Making the news in Morris, at a stop at the University of Minnesota Morris.
Dean Barkley speaks with the relaxed, straight talk of a U.S. Senate candidate who is a decided underdog.
During a campaign stop at the University of Minnesota, Morris’ Turtle Mountain Cafe on Thursday, Barkley leaned back in a chair, legs crossed, and spoke bluntly with a group of students.
He used several words and phrases to describe the current state of incumbency in Washington, the kindest probably being “bozos.” Barkley talked to the students frankly about the war in Iraq, his days as former Gov. Jesse Ventura’s chief aide, and the sorry state of the race he is in against Republican incumbent Norm Coleman and DFL challenger Al Franken.
But that doesn’t mean Barkley’s running as if he has nothing to lose. To the contrary, he believes that, given the circumstances, he is in a good position to win.
“The path is there to win this,” said Barkley, invoking memories of Ventura’s improbable victory in the 1998 gubernatorial race. “Whether that happens or not, I don’t know. But this is actually more do-able than Ventura’s was.”
Barkley was in Morris for campaign stops at UMM and the Eagles Club with fellow Independence Party candidate Dave Holman, who is challenging Minnesota District 11A House Rep. Torrey Westrom.
Barkley claims that he is the only true alternative available in the Senate race. The constant stream of attack ads from the Coleman and Franken campaigns has frustrated voters who are beginning to seek a champion elsewhere.
Barkley, who began his campaign in July, said his poll numbers have increased from 8 percent to 14 percent in recent weeks, and his campaign boasted on its Web site Friday that a KSTP/Star Tribune poll released the night before showed his support at 19 percent (a poll taken for the Democratic Senatorial Campaign Committee released Friday showed Franken leading Coleman 38 percent to 36 percent, and Barkley at 12 percent).
Voters aren’t speaking well of the Coleman-Franken fight and that a third-party choice is welcomed as the first of five debates in the Senate race begins Sunday in Rochester.
“Universally, (voters) are disgusted,” Barkley said. “They’ve had it. Negative campaigns work when you only have two choices. Throw in a third choice and (negative campaigns) don’t work because people have a place to go. And that’s me.”
The blame is aimed at the Coleman and Franken campaigns, the strings for which are being pulled by Washington firms, Barkley said.
“The other two candidates, with their negative ads, are doing everything they can to make me viable,” Barkley said.
Barkley was born in Annandale and earned bachelors and law degrees at the University of Minnesota.
In addition to his work with Ventura, he was appointed to fill out the final days of Paul Wellstone’s Senate term after Wellstone was killed in a 2002 plane crash.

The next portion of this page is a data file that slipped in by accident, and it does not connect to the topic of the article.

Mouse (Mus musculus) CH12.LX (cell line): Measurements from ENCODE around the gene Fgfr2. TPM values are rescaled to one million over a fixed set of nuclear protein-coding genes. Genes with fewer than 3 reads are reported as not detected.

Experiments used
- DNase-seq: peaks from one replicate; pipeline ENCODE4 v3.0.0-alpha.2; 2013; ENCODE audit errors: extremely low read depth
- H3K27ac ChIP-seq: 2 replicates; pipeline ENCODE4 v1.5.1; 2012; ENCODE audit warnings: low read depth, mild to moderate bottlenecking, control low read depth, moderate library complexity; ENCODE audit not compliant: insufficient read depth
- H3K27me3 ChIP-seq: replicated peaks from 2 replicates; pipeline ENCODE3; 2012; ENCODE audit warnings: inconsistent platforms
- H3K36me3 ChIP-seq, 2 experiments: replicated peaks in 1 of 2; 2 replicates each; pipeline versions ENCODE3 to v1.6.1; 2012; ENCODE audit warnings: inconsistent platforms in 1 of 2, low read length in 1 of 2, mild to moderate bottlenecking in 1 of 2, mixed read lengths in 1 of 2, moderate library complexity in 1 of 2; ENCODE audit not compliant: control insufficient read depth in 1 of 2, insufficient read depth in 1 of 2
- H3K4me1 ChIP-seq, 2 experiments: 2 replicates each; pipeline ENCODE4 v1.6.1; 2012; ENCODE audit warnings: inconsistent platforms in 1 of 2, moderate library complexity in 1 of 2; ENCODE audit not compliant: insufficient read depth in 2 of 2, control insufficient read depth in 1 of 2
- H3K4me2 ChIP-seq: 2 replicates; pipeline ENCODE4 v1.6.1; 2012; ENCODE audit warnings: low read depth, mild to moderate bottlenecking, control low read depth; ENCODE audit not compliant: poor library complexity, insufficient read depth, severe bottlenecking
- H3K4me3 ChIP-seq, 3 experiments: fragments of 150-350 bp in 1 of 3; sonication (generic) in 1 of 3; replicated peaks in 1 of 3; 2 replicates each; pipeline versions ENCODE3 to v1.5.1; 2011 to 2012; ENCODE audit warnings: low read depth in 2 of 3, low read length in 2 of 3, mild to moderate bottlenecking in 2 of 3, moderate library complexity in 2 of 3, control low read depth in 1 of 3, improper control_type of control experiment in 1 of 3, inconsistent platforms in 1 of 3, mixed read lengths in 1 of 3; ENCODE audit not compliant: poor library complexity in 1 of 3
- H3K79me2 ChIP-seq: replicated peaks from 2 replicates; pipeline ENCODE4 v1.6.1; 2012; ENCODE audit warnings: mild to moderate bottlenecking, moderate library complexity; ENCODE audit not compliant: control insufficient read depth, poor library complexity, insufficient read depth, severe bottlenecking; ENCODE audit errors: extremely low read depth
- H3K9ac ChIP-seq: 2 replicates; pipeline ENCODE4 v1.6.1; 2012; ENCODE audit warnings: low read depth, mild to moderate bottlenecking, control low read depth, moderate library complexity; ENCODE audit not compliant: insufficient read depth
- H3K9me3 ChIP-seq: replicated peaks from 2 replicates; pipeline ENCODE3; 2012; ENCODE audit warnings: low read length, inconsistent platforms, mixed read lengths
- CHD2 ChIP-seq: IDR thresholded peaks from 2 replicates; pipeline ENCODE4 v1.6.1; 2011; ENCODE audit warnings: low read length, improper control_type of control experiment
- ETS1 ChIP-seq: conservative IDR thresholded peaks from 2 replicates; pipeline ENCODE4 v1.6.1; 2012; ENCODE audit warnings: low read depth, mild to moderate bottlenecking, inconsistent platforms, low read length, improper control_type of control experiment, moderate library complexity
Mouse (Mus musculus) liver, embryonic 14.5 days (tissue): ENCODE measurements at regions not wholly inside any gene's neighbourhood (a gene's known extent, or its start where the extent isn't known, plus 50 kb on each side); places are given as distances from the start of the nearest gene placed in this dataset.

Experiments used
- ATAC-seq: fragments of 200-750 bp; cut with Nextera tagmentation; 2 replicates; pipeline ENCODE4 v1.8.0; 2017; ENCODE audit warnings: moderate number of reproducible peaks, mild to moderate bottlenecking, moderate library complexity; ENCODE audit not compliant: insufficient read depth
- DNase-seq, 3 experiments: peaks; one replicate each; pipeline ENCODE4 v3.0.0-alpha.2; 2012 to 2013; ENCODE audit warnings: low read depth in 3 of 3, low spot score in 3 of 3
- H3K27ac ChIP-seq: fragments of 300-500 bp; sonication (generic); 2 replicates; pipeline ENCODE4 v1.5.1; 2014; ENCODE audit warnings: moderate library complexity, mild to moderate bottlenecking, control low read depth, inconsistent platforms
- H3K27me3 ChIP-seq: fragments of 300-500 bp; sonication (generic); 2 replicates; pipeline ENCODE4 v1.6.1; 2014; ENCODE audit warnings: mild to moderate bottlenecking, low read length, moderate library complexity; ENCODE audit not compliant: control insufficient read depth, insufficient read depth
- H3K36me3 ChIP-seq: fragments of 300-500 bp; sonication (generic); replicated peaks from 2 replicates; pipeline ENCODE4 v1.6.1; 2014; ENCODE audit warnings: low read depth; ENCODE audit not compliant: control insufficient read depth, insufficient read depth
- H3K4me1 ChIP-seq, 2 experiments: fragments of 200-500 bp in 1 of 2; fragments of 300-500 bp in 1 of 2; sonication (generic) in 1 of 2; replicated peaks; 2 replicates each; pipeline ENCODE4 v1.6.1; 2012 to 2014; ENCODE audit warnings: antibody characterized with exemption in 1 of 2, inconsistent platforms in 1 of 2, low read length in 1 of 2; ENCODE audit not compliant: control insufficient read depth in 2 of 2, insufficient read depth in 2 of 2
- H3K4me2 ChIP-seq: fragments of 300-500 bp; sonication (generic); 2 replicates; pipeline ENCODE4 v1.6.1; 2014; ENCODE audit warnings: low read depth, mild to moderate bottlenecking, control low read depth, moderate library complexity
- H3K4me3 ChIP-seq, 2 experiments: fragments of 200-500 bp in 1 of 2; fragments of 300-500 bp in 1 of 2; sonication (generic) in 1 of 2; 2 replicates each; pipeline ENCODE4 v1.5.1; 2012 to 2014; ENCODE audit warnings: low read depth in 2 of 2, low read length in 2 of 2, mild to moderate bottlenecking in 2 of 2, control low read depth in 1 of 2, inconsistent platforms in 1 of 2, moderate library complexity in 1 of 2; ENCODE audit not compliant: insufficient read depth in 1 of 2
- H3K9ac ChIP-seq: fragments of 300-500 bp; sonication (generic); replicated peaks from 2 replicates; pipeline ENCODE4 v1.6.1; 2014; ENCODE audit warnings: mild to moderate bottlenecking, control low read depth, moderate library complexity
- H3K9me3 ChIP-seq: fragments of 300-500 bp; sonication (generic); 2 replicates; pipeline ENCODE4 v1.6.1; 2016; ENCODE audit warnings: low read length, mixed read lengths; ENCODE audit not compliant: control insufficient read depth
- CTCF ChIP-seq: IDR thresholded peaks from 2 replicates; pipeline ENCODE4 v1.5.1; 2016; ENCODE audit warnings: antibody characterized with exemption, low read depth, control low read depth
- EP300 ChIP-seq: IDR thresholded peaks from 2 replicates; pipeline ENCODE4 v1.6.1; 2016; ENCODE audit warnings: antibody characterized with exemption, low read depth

Barkley’s positions, in a nutshell, breakdown like this:
• He supports the bailout plan Congress and the White House are hammering out. But he’s not happy about it.
“The consequences are too severe if we don’t,” he said. “It’s the worst malfeasance I’ve ever seen. Enron people went to jail for far less, and now those bozos want us to reelect them.”
• Barkley would work to end deficit spending by capping government spending at current levels. He also proposes stopping transfers from Social Security and Medicare to the General Fund.
“We can’t keep doing this,” Barkley said. “We got to get more money to the middle class and get them spending so we can start stimulating the economy.”
• Barkley’s energy policy calls for incentives to develop alternative fuels, reducing emissions and forcing oil companies to tap unused U.S. reserves.
“I’ve been green since the last (energy) crisis, in the Carter years,” Barkley said.
• For health care reforms, he wants Medicare opened to all Americans on a cost basis, get the private and public sectors to compete “and see who wins,” and mandate that pharmaceutical companies negotiate with Medicare to lower prices.
• Barkley wants an immediate end to the Iraq War, and to “no longer use dependence on foreign oil as a false excuse for foreign policy.”
He told the UMM students that the draft was the only difference between his generation and theirs when it came to the war. He called Iraq the “worst mistake since Vietnam.”
“If you had the same draft we had, you’d be marching in the streets,” Barkley said. “Nothing like having draft No. 11. Nothing like seeing those ping pong balls drop. Glad you don’t need to go through that.”
Barkley said he was a supporter of John McCain “until he became George Bush to get elected.”
He likes Obama’s words but isn’t sure he can get done what he talks about.
And while he said he doesn’t dislike Coleman or Franken personally, he doesn’t see any difference in either in terms of what they would do to reform Washington.
“We can have a little revolution in this country by using the vote,” Barkley said. “We have a historic opportunity to shake up Washington by sending me there.”
Barkley recalled the Ventura campaign of 10 years ago, and he noted that up until Ventura’s victory, he never had poll numbers above 27 percent.
“(During that campaign) I felt the ground-swell happening,” Barkley said. “I’m feeling that same thing now, only stronger. I shouldn’t get over-confident, but I’m confident we could shock the world, just like Ventura did.”